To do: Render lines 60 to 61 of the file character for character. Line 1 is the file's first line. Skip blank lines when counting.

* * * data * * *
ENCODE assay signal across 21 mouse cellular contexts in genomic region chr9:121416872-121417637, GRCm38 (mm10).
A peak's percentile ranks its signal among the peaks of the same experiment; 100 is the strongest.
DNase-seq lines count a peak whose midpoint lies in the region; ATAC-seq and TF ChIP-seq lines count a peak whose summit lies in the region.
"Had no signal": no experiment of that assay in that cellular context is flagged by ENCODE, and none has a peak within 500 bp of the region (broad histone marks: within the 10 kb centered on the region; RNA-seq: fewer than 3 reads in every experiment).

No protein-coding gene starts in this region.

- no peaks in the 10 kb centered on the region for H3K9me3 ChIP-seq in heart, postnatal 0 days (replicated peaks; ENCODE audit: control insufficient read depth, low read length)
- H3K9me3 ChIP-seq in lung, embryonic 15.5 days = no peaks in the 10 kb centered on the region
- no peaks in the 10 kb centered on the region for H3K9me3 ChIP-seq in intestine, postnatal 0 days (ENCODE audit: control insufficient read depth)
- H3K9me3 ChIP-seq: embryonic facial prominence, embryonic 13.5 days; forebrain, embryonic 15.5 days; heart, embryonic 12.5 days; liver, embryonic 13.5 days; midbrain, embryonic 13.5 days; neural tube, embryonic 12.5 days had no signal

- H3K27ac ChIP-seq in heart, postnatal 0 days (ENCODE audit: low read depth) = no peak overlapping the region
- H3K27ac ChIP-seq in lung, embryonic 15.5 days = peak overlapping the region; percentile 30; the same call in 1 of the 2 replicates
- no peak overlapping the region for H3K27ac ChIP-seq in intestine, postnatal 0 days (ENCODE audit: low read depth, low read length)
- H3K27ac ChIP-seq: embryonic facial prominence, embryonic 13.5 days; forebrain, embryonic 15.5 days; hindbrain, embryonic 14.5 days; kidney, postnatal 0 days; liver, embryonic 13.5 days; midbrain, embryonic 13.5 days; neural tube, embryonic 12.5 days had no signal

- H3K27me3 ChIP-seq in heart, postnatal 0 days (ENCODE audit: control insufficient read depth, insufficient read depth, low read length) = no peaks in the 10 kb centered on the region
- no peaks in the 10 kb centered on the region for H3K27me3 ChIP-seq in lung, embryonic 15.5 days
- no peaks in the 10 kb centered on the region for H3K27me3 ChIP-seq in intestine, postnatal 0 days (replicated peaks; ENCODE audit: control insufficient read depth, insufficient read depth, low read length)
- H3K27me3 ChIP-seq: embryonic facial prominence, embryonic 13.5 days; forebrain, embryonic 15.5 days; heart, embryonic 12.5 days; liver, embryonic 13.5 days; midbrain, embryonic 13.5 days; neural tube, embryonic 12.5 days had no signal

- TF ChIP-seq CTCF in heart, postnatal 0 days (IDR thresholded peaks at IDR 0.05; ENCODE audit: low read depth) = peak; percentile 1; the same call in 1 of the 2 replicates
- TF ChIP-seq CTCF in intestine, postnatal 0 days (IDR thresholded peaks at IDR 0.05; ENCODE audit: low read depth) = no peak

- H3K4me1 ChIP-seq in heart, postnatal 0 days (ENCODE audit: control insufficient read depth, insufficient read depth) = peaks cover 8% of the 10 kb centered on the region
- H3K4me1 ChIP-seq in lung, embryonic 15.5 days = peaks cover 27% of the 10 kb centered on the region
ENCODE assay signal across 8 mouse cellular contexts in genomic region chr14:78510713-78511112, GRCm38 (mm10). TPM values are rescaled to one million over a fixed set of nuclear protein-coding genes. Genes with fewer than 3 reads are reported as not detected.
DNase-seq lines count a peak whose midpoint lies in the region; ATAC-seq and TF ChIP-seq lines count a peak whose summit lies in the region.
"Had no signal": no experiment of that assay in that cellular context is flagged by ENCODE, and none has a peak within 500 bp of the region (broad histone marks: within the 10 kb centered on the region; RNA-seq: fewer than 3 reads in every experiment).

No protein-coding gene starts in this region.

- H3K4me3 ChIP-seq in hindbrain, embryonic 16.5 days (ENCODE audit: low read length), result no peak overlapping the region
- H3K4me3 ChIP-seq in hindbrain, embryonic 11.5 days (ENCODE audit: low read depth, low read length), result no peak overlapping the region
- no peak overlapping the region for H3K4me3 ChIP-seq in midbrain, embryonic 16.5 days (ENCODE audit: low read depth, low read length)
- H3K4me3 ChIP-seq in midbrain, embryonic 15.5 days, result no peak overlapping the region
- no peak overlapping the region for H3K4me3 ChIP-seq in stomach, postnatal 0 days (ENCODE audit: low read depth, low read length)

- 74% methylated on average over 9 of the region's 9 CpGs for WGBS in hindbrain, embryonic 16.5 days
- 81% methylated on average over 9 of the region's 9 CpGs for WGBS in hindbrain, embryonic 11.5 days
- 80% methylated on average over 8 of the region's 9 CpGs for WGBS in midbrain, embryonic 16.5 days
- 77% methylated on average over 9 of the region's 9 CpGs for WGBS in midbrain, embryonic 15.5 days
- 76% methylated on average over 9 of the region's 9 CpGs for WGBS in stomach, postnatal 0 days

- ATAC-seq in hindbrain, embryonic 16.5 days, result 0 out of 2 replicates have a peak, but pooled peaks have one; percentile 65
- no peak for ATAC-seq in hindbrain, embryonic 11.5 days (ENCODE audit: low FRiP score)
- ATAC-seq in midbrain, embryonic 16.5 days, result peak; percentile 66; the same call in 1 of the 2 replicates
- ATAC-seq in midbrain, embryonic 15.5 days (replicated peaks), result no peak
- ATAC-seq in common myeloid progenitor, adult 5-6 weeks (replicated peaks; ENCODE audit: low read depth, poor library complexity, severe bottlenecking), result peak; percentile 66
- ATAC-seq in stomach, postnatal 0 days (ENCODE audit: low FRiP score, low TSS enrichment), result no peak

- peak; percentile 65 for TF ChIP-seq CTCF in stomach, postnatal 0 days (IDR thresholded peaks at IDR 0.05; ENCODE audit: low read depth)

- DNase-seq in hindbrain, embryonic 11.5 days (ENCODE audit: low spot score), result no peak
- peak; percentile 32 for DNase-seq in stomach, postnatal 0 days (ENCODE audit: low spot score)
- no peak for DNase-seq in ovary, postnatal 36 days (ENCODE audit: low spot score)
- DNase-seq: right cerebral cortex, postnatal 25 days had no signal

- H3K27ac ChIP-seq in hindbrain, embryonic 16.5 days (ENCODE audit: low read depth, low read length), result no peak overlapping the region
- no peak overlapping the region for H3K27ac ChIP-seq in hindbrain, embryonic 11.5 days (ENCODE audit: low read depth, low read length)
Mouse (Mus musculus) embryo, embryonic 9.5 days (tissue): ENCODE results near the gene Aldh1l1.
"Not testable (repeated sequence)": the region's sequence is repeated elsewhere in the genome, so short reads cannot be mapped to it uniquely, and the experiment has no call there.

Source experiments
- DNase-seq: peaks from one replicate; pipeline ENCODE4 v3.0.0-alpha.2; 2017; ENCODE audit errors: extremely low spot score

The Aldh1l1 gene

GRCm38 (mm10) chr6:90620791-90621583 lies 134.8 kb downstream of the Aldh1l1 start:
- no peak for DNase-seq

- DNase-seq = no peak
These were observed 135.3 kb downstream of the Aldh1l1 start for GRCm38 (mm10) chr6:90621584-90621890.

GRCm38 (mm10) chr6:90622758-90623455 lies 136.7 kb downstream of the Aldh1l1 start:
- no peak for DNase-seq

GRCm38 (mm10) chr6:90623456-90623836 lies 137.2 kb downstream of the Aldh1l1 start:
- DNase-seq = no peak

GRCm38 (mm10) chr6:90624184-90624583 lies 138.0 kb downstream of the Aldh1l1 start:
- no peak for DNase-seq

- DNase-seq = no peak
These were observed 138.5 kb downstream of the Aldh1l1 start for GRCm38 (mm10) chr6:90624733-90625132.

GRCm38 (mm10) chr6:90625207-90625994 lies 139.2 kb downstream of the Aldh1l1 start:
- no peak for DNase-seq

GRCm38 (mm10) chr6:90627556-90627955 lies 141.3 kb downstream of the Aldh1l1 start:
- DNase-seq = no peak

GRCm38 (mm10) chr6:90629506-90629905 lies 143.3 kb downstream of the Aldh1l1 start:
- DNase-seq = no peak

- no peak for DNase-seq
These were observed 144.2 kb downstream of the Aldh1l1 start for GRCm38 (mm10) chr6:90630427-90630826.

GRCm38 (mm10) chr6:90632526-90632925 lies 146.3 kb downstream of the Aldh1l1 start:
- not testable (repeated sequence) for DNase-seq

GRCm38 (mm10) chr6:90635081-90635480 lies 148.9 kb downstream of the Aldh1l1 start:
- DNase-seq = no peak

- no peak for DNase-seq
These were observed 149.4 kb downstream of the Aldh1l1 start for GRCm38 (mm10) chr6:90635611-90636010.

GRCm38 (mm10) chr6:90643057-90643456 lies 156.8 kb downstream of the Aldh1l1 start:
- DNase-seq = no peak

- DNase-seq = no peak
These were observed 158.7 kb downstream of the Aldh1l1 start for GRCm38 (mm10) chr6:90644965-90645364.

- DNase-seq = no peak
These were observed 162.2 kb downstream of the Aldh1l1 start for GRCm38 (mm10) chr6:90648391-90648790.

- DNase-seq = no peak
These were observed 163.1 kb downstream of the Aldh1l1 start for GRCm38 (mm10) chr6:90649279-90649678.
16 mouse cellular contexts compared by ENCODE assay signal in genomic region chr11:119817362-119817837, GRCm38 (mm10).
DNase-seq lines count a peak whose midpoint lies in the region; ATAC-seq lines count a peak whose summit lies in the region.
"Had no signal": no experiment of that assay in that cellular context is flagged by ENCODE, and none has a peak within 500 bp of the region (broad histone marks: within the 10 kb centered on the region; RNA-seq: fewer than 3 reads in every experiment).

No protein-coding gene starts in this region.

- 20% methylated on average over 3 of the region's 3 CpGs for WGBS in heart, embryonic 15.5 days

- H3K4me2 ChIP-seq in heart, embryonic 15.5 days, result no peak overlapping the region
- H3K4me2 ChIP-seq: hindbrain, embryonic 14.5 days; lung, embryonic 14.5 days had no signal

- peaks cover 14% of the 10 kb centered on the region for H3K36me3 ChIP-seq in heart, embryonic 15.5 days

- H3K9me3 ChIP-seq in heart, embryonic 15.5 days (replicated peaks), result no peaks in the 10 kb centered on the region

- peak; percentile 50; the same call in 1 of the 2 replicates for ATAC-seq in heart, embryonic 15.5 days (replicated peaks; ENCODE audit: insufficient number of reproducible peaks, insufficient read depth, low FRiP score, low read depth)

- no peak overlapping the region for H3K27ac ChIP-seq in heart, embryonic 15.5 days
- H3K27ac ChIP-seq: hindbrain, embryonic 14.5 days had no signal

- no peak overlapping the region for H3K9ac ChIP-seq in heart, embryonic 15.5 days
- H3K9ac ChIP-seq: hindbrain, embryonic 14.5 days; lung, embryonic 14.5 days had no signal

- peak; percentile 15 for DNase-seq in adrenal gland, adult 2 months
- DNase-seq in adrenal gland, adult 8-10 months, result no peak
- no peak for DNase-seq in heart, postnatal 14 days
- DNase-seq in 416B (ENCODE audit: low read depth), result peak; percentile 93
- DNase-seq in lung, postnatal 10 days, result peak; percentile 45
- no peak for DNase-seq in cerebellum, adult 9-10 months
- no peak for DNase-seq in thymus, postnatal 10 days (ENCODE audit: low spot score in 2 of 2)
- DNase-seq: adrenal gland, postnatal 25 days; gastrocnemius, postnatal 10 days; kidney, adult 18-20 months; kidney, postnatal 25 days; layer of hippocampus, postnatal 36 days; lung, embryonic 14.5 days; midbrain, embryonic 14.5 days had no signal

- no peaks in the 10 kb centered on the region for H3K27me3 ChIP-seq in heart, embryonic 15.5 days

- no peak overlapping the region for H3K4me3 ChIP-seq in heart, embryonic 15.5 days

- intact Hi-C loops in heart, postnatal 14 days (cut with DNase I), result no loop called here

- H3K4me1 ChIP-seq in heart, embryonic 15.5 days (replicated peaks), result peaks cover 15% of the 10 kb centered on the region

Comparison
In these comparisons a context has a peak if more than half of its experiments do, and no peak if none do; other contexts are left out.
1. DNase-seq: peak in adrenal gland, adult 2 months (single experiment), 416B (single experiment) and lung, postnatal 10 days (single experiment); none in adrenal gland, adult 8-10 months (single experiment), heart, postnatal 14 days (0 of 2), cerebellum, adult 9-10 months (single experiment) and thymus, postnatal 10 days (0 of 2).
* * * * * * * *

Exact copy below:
GRCm38 (mm10) chr6:90623456-90623836 lies 137.2 kb downstream of the Aldh1l1 start:
- DNase-seq = no peak